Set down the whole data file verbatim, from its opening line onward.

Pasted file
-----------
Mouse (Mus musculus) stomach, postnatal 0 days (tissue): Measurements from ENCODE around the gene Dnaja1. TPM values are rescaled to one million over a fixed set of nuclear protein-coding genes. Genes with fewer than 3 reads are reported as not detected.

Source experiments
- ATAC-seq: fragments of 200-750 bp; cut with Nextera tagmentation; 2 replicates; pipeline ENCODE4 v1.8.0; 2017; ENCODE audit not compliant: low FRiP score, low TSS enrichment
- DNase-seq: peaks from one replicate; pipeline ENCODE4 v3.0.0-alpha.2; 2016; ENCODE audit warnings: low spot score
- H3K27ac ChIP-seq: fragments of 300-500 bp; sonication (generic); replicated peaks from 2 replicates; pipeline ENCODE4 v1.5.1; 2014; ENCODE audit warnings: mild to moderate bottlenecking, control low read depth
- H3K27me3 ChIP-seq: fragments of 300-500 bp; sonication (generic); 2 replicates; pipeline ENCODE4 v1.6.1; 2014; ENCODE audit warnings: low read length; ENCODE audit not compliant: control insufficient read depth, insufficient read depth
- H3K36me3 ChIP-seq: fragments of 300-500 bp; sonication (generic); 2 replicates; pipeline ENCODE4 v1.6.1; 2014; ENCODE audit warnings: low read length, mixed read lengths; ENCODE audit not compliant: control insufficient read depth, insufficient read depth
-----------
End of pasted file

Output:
Mouse (Mus musculus) stomach, postnatal 0 days (tissue): Measurements from ENCODE around the gene Dnaja1. TPM values are rescaled to one million over a fixed set of nuclear protein-coding genes. Genes with fewer than 3 reads are reported as not detected.

Source experiments
- ATAC-seq: fragments of 200-750 bp; cut with Nextera tagmentation; 2 replicates; pipeline ENCODE4 v1.8.0; 2017; ENCODE audit not compliant: low FRiP score, low TSS enrichment
- DNase-seq: peaks from one replicate; pipeline ENCODE4 v3.0.0-alpha.2; 2016; ENCODE audit warnings: low spot score
- H3K27ac ChIP-seq: fragments of 300-500 bp; sonication (generic); replicated peaks from 2 replicates; pipeline ENCODE4 v1.5.1; 2014; ENCODE audit warnings: mild to moderate bottlenecking, control low read depth
- H3K27me3 ChIP-seq: fragments of 300-500 bp; sonication (generic); 2 replicates; pipeline ENCODE4 v1.6.1; 2014; ENCODE audit warnings: low read length; ENCODE audit not compliant: control insufficient read depth, insufficient read depth
- H3K36me3 ChIP-seq: fragments of 300-500 bp; sonication (generic); 2 replicates; pipeline ENCODE4 v1.6.1; 2014; ENCODE audit warnings: low read length, mixed read lengths; ENCODE audit not compliant: control insufficient read depth, insufficient read depth